Church hall costs escalate by more than £200k
PUBLISHED: 11:41 03 October 2020
Community leaders in Framlingham have approved an extra £56,000 in funding for a planned church hall after costs escalated to more than £1million.
In Thursday’s monthly meeting, Framlingham town councillors approved a recommendation to contribute Community Infrastructure Levy (CIL) funding for the St Michael’s Community Rooms scheme.
The project was originally estimated to cost around £840,000, but the price was revised up to £1.36million earlier this year - an increase of 62%.
Another revision down of the overall cost means it currently stands at around £1.067million.
The building, in the St Michael’s Church grounds in Framlingham, is owned by the Parochial Church Council (PCC).
The PCC has been aiming to redevelop the property for several years and the town council approved £70,000 of CIL money towards the project last November.
East Suffolk Council also agreed to provide the bulk of the cost by allocating £700,000 of CIL cash to the scheme last year.
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But the rising costs of the proposed church hall, coupled with a loss of funding owing to the coronavirus crisis, has meant the PCC has been unable to meet the increased price tag.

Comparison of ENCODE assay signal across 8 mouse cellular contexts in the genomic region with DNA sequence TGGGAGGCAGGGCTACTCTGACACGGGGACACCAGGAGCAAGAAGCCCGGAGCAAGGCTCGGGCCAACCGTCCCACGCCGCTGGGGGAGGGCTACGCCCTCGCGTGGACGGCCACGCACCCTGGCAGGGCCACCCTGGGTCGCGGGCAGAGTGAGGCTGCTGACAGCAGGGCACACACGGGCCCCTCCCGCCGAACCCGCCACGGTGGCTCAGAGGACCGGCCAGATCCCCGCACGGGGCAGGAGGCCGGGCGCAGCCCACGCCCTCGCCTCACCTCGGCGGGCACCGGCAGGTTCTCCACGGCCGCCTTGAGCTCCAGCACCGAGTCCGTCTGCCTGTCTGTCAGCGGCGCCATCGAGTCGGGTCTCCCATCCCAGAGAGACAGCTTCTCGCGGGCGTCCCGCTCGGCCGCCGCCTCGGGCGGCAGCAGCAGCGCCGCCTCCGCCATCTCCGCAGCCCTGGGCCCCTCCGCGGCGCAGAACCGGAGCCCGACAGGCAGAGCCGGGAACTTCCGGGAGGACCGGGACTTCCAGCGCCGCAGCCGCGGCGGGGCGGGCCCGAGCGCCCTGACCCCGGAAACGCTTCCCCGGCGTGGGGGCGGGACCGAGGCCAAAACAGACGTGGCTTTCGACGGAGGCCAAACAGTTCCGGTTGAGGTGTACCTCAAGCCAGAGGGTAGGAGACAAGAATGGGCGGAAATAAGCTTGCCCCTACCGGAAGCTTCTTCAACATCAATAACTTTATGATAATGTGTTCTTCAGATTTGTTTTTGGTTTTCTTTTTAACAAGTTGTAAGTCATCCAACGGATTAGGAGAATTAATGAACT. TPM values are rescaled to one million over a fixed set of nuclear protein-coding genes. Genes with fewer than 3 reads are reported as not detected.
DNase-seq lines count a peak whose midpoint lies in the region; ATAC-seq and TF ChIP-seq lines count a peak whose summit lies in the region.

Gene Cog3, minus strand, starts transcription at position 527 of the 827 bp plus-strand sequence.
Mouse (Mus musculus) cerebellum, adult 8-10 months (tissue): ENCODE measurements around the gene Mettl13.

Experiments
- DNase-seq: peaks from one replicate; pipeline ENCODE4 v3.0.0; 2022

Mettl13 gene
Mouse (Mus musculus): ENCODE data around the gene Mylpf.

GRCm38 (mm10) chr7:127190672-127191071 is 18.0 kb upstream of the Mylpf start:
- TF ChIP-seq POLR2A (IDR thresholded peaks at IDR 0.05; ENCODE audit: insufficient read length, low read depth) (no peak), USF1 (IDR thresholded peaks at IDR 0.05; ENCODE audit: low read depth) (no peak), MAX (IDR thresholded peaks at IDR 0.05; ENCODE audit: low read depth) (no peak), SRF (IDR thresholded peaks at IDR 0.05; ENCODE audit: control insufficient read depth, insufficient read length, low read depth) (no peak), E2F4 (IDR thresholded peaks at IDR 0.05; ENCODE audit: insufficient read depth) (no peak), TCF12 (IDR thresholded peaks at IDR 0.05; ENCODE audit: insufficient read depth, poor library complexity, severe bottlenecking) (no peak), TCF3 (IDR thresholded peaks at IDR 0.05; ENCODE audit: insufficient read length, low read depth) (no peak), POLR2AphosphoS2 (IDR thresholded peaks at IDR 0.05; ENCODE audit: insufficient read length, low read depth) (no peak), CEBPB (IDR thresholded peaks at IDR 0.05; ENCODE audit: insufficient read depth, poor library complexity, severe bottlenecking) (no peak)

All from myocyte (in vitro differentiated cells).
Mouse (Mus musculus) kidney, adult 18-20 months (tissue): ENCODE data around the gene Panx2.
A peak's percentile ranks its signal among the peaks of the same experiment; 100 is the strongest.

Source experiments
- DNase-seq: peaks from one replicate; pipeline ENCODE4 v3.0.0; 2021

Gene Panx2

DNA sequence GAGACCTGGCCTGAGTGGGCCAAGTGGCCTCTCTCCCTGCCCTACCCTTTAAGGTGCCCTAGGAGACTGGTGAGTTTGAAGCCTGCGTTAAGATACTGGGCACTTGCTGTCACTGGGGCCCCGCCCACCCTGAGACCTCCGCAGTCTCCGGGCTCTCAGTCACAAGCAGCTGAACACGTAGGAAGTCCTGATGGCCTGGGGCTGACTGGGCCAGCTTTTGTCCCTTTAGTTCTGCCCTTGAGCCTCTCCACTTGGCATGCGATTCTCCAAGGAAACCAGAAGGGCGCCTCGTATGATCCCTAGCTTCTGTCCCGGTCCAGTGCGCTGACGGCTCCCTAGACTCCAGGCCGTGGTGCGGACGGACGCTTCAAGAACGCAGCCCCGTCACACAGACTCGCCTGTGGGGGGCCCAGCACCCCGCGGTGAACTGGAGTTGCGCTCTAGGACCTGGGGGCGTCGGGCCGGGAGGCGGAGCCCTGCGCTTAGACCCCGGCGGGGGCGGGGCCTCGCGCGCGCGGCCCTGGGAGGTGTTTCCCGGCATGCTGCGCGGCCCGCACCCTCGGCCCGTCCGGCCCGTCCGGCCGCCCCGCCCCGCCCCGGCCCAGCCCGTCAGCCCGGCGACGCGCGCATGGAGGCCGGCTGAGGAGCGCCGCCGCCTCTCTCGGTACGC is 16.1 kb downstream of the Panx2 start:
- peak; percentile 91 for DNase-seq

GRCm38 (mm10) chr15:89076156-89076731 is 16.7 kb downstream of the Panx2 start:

The PCC has estimated its income is down by around half this year and the organisation would not be able to access central church funding to pay for the community rooms.
Framlingham Town Council’s decision to increase its funding through the CIL scheme means it has now allocated £126,000 to the project.
But fears have been raised over the legality of the council funding a hall that would be owned by the church, with some residents fearing the move would be in breach of the Local Government Act 1894.
David Beal, a former town councillor who resigned partly due to his concerns of the council’s CIL funding, feared the authority is “operating at the very fringe of what is legal or not”.
He added: “I really do not feel that it’s legal. The church will come back for more money.”
However, the extra funding was approved by seven votes for to one against, with council vice-chairman Simon Garrett saying the risk of a legal challenge was “slight”.
Philip Collins, town council chairman, told the meeting: “One of my drivers is that if we lose this hall, like the other halls we’ve lost, Framlingham has no community space available.”
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